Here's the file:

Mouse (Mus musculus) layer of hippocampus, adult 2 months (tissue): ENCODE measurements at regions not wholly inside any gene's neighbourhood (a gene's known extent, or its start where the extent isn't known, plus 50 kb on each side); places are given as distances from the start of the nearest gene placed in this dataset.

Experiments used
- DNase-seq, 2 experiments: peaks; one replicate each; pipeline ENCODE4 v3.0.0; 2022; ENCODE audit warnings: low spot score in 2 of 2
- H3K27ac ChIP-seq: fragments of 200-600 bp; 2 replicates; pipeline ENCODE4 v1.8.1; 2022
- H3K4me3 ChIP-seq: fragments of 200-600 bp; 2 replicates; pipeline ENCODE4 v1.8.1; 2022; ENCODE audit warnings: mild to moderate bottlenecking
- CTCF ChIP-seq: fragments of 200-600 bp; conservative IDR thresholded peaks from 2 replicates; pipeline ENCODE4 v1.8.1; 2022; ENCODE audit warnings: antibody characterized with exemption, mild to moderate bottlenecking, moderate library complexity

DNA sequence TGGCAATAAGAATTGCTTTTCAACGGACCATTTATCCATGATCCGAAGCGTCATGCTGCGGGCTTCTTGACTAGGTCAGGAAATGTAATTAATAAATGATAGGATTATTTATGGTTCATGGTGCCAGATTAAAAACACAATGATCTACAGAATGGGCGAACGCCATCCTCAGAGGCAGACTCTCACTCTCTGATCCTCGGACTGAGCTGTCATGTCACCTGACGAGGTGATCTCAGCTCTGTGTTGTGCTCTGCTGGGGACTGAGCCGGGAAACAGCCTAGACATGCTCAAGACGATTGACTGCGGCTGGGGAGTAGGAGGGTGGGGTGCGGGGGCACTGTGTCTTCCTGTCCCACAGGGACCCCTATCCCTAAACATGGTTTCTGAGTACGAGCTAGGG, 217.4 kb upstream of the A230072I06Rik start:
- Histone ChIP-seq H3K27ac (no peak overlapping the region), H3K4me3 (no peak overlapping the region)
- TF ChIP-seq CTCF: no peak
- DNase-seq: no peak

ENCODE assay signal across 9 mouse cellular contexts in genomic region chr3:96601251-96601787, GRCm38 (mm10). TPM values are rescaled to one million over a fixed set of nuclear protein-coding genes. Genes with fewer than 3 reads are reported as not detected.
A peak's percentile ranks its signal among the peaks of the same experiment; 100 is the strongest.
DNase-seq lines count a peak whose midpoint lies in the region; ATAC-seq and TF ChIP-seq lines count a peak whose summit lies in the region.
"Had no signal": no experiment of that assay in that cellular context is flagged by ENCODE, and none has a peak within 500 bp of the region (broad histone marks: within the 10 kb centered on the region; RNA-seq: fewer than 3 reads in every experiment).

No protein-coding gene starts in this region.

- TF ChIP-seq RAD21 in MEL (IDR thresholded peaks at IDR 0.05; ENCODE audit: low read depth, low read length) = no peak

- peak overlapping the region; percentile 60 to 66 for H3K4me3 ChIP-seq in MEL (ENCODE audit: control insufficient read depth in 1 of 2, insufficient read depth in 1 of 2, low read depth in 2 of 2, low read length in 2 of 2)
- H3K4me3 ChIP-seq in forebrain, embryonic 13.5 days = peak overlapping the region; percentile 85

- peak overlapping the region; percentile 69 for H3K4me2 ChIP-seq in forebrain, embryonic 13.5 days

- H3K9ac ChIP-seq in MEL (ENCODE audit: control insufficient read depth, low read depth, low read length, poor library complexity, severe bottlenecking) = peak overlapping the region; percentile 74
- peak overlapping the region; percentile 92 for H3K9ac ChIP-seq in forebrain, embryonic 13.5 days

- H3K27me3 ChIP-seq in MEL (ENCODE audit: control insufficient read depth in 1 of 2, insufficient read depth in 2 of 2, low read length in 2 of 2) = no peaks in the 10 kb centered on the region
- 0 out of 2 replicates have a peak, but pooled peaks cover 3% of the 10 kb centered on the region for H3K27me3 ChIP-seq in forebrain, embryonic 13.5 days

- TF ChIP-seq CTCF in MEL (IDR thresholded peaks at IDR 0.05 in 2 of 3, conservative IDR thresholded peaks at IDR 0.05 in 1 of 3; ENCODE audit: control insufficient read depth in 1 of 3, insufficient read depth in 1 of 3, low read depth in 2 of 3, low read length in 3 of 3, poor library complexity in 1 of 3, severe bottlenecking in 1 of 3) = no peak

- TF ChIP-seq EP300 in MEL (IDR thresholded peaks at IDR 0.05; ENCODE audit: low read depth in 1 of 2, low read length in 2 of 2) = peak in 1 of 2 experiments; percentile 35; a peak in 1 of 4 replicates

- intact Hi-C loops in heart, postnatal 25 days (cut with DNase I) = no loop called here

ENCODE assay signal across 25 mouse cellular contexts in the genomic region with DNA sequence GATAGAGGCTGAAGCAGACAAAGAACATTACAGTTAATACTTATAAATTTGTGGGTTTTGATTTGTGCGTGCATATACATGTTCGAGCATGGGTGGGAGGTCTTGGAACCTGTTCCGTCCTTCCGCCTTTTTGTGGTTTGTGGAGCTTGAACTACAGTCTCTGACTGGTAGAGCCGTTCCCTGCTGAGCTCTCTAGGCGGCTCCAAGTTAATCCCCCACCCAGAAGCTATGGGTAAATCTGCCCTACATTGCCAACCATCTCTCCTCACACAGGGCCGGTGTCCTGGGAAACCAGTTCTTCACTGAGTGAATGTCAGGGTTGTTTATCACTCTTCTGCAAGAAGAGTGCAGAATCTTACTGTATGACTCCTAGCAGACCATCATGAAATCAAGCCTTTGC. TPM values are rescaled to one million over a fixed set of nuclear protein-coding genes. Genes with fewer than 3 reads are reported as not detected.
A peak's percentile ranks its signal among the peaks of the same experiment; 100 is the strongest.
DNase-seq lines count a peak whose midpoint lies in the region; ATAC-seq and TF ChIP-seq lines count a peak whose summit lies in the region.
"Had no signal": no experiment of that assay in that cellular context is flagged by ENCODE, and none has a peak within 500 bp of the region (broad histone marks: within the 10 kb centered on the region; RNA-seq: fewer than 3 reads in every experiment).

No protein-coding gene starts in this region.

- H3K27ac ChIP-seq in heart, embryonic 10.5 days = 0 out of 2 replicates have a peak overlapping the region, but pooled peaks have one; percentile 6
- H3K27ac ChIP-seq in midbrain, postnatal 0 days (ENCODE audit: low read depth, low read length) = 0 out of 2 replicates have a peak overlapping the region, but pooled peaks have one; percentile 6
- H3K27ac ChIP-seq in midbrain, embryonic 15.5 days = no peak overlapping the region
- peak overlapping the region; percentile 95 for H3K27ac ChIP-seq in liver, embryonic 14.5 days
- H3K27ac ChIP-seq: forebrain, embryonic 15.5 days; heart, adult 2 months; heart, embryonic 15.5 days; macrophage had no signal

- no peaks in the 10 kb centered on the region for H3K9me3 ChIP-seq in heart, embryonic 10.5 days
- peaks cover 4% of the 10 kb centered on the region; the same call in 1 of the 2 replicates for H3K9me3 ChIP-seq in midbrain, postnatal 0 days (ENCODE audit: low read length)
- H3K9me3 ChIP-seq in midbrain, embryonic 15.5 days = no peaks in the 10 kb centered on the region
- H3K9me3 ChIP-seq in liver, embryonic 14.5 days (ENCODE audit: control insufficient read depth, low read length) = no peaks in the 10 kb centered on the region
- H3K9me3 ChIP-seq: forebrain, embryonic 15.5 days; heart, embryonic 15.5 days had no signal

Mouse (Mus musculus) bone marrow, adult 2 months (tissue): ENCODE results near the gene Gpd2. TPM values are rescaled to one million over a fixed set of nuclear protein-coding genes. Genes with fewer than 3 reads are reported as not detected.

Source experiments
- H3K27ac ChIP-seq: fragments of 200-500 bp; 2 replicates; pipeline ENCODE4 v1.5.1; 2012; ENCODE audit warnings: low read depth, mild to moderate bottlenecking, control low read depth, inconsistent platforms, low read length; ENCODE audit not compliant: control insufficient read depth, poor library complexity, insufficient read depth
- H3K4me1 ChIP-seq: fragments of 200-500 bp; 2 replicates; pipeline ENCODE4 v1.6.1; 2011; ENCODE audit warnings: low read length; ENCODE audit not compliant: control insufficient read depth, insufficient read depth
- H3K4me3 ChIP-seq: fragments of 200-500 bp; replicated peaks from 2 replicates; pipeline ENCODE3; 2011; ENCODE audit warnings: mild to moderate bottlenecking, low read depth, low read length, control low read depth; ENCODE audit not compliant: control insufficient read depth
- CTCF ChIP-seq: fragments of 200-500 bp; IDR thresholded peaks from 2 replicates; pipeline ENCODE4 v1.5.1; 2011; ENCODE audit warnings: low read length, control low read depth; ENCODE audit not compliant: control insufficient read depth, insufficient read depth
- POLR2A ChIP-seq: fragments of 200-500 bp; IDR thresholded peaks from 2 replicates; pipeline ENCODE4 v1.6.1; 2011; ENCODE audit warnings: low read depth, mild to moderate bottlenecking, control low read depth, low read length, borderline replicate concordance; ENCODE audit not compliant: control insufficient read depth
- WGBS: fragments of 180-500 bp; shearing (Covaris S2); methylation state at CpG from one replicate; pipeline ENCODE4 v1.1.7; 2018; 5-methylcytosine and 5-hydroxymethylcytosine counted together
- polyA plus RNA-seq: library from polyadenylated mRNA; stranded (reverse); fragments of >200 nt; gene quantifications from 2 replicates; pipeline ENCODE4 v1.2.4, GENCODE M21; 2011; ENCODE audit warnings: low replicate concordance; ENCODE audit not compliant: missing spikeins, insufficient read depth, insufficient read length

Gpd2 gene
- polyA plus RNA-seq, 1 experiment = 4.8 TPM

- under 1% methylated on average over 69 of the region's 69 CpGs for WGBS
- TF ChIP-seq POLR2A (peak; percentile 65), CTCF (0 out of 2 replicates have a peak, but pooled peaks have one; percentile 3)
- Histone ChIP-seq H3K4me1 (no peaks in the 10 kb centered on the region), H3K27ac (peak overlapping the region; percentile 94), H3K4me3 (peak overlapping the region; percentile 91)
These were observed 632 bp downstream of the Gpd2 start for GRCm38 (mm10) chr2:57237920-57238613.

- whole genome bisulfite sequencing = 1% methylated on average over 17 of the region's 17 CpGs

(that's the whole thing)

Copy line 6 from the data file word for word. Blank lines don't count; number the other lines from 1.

- CTCF ChIP-seq: fragments of 200-600 bp; conservative IDR thresholded peaks from 2 replicates; pipeline ENCODE4 v1.8.1; 2022; ENCODE audit warnings: antibody characterized with exemption, mild to moderate bottlenecking, moderate library complexity